“Daddy, how do you honor your parents,” I asked, “if you never see them?” Sagely he responded, “I honor my parents by taking good care of your mother and you.” A quarter of a century later, his words still reverberate in my memory.

The mandate for children to honor their parents haunts children of narcissists and other abusive parents. On the one hand, a small corner of our hearts will always love them just because they’re our mother, our father and we’re hardwired to try to please them, make them proud, honor them. But on the other hand, just being in their vicinity is so painful, so jangling, so triggering that many of us have chosen to go No Contact to protect our sanity, our marriages and our own children.

The dichotomy between honoring yet avoiding and displeasing demanding narcissistic parents is a constant mental tug-of-war that becomes torture especially if we expose their abuses publicly. As the Owl in C. S. Lewis’ The Silver Chair hooted, “”No, no good. Oh, what a to-do!”

Where’s It Coming From?

Let’s take this thing straight back to the source. And the source for many of us is our Sunday School classroom where the smarmy sweet teacher cooed, “Now children, what does the Sixth Commandment say?”

The class responded in a childish falsetto, “Honour thy father and thy mother: that thy days may be long upon the land which the Lord thy God giveth thee.” (Exodus 20:12 KJV)

Even if your upbringing was not Judeo-Christian or religious at all, the mandate is always there, spoken or unspoken. It’s existed since the Dawn of Time. A pecking order that keeps society humming along smoothly. Parents are in charge and the children honor them as the heads of the home. It’s been tried the other way round and simply doesn’t work. Look at shows like Supernanny and Nanny 911. The children didn’t honor their parents, the entire household ran amok and everyone was exasperated and angry at each other.

What Exactly does “Honor” Mean?

The Hebrew word כַּבֵּ֤ד (kab·bêḏ) translated “honor” occurs four times in the Old Testament and is defined by Strong’s Concordance as meaning “to be heavy, weighty, or burdensome.”

Wait. Is that it? Apparently so.

We already do that, don’t we? Our parents’ words have great weight in our minds. We remember them verbatim, consider them carefully and have great difficulty separating the wheat of wisdom from all the chaff of criticisms, put-downs, gaslighting, projection, mind games and mind control.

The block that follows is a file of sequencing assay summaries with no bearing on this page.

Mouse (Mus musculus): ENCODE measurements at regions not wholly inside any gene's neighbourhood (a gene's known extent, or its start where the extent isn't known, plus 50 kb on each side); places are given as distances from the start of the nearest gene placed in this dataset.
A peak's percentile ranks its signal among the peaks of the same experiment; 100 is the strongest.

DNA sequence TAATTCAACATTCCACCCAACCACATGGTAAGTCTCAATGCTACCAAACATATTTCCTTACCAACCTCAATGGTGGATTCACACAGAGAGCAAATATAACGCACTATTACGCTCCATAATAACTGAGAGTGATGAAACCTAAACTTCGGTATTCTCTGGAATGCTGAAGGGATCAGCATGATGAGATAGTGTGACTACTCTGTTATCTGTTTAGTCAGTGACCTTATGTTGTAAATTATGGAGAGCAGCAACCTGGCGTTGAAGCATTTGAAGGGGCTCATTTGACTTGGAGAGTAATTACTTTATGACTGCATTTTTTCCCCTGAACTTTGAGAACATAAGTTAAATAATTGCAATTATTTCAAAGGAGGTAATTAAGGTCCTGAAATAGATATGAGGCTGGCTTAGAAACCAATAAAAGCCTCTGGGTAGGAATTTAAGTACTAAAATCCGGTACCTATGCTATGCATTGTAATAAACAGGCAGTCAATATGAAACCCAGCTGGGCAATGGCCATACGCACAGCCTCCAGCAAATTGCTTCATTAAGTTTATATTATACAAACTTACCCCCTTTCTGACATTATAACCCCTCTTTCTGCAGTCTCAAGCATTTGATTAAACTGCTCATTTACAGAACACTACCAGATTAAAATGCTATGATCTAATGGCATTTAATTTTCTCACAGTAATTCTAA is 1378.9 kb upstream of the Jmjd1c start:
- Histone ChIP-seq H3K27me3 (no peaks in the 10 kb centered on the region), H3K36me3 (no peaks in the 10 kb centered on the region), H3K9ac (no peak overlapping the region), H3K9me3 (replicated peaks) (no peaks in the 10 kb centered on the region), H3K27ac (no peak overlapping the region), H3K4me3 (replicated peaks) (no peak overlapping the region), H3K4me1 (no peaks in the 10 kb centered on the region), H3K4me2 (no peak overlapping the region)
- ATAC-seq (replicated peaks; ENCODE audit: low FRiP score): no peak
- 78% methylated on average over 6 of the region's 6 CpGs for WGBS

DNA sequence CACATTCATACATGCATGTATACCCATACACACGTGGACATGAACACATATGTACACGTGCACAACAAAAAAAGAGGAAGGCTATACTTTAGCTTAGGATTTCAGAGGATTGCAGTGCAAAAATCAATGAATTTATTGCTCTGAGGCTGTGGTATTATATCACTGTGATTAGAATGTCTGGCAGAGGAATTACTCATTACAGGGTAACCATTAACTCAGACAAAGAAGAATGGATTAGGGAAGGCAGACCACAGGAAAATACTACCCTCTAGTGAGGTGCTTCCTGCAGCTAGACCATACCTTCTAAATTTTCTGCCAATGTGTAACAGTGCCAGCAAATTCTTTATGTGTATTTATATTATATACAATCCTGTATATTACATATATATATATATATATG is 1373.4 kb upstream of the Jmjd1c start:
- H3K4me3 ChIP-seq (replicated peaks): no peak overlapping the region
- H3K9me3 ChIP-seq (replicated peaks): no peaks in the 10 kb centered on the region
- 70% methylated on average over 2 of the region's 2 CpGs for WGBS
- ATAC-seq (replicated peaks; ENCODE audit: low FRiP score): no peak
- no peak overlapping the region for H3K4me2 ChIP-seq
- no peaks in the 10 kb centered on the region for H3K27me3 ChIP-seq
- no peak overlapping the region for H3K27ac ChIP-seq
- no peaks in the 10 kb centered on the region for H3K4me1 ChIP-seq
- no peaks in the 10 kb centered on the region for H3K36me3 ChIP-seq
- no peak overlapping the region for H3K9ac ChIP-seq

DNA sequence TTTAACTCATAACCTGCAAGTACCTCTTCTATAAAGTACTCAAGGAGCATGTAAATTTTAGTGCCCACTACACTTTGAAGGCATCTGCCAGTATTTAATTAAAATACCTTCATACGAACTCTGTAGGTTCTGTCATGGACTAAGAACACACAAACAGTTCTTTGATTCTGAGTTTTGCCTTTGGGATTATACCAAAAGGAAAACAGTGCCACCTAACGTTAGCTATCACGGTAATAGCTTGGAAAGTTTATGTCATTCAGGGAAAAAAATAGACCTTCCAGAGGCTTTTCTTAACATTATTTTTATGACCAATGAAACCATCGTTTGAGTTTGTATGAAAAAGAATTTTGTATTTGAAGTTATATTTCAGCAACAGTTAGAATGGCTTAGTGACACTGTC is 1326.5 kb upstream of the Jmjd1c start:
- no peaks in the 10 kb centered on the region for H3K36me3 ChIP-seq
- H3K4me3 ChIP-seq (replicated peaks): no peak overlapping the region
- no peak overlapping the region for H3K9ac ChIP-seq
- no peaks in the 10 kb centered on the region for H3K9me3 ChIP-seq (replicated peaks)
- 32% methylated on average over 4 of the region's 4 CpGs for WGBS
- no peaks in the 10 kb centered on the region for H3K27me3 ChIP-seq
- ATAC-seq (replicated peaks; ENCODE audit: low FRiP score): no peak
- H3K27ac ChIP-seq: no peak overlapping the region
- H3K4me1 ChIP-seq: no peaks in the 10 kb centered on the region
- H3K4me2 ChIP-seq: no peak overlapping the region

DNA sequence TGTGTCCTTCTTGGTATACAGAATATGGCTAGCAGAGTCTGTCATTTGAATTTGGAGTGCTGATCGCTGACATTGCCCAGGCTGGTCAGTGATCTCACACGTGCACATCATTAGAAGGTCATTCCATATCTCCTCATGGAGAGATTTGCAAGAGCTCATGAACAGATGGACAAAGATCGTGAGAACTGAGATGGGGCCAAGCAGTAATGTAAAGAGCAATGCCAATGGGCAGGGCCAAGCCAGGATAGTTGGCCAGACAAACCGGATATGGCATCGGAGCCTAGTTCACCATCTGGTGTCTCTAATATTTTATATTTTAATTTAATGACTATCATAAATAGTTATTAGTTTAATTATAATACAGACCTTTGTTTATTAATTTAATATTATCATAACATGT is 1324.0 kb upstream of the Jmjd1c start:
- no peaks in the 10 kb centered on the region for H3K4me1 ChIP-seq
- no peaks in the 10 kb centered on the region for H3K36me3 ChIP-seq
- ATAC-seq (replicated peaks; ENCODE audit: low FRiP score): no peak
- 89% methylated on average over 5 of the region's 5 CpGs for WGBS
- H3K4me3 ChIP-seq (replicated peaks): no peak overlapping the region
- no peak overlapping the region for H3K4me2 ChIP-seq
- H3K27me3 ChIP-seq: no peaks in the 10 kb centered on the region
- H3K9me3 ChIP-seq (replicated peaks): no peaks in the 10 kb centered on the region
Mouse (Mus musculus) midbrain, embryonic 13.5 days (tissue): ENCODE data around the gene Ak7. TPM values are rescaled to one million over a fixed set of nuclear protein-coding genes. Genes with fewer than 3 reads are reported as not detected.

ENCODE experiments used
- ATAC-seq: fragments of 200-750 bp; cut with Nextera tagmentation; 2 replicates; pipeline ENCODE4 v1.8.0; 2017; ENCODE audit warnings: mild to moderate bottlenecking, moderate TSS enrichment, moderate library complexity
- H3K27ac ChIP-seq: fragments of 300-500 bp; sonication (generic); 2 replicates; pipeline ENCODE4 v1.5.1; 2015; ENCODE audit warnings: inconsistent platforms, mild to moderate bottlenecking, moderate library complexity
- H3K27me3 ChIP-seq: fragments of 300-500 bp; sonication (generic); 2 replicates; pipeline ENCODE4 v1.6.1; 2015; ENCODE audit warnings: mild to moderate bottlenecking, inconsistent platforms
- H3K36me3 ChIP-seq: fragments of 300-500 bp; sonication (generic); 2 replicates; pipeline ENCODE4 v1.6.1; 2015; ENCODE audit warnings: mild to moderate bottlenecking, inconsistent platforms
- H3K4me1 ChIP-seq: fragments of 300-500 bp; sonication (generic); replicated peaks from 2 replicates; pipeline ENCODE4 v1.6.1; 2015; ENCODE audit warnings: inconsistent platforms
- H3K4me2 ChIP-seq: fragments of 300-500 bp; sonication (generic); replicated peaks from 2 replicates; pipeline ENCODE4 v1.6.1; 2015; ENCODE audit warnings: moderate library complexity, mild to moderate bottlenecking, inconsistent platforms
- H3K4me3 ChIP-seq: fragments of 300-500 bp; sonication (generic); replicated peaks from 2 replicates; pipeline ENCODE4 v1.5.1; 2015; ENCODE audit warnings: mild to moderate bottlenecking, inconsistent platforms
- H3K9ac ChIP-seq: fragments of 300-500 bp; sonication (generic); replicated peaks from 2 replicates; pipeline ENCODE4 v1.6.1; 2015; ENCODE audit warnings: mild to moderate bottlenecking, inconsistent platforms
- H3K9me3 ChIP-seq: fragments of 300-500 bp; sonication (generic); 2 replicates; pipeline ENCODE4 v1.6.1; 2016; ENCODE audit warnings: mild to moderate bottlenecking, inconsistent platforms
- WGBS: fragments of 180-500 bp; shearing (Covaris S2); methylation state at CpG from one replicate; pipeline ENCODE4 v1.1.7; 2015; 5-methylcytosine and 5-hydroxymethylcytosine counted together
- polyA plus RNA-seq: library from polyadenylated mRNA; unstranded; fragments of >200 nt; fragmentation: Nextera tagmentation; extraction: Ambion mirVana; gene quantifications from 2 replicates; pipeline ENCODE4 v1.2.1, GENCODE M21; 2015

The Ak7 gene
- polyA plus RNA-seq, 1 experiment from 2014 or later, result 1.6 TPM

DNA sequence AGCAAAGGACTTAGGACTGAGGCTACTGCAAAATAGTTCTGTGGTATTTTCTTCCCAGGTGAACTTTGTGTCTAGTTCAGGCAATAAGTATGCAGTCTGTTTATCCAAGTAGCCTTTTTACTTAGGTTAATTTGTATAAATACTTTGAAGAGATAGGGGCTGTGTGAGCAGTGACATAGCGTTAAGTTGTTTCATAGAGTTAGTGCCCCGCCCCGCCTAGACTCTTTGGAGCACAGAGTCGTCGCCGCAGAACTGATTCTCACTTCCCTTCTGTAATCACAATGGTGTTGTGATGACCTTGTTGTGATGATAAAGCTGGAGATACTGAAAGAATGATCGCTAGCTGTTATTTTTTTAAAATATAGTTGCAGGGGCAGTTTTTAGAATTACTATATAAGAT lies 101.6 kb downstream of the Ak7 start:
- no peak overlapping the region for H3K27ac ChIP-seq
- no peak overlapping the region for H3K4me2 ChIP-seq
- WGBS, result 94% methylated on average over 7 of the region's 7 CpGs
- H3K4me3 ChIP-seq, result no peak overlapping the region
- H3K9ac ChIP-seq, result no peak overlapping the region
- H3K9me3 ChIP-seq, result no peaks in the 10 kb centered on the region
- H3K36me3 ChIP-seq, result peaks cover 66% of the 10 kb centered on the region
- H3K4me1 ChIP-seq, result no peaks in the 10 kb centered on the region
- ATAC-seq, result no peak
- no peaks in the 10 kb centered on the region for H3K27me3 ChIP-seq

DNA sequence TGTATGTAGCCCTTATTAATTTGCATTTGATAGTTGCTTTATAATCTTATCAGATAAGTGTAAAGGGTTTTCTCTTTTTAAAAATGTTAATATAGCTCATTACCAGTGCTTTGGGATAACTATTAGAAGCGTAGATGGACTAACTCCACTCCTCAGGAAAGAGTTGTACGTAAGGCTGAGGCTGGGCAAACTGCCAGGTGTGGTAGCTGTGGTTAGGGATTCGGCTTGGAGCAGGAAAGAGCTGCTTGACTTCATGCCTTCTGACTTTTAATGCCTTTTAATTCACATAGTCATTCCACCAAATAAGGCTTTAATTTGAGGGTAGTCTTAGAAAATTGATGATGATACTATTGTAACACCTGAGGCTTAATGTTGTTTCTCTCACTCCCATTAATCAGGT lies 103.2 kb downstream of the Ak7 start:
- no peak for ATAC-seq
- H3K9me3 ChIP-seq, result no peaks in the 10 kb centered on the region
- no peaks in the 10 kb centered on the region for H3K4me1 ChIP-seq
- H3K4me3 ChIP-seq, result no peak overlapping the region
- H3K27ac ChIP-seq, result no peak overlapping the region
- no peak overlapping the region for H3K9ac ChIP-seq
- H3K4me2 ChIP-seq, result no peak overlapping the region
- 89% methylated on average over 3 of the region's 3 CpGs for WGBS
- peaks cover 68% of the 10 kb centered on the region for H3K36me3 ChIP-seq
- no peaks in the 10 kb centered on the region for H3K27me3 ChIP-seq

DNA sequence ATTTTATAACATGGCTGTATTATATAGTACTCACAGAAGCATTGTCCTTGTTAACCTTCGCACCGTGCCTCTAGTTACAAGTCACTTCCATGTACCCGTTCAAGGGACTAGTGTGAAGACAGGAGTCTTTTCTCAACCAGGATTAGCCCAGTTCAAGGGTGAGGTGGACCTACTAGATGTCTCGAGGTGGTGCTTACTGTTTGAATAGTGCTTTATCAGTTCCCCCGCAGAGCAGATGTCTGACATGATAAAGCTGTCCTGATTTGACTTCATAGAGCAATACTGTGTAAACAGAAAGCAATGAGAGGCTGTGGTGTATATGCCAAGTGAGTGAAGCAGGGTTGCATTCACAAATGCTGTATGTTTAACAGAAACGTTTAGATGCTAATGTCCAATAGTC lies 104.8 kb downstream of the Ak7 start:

Did you also notice what כָּבַד does not mean? It doesn’t mean “obey.” That comes in other verses, but not in the Ten Commandments.

Parents’ Role in Honor

While Sunday School and Church were busy driving the “honor” thing into our heads, they conveniently overlooked the verse that balances out the Sixth Commandment. In his letter to Ephesus circa A.D. 60-61, Saint Paul provided a footnote to the Commandment, a check-and-balance on the honor thing. For you Greek geeks, here’s how it appears in the original language.

καὶ οἱ πατέρες μὴ παροργίζετε τὰ τέκνα ὑμῶν, ἀλλ’ ἐκτρέφετε αὐτὰ…

(Literally) And the fathers/parents not enrage/provoke/exasperate the children (plural; direct object) of you (possessive) nourish to maturity them…

J. B. Phillips translated it from the Koine Greek like this: “Fathers, don’t overcorrect your children or make it difficult for them to obey the commandment.” (Eph 6:4 Phillips) Although I’m not sure that’s exactly correct, it sure makes sense! Most other translations and paraphrases of Eph. 6:4 say something like, “Fathers, do not provoke your children to anger.”

Did you catch it? Parents are to make it possible to honor them without driving us to exasperation and anger.

Do narcissists do that?

Heck no! We can never please them. We are waaaaaaaaaaaay beyond exasperation with years of pent-up repressed anger. Just anger. Righteous anger.

God knows how hard we tried to honor our parents. He also knows they systematically worked to make honoring them a torture, not a pleasure, with their constant disapproval and inhumane demands.

So what’s left? How can we honor them in spite of themselves? And how have other children-of-narcissist’s made peace with this Commandment? Click here to find out!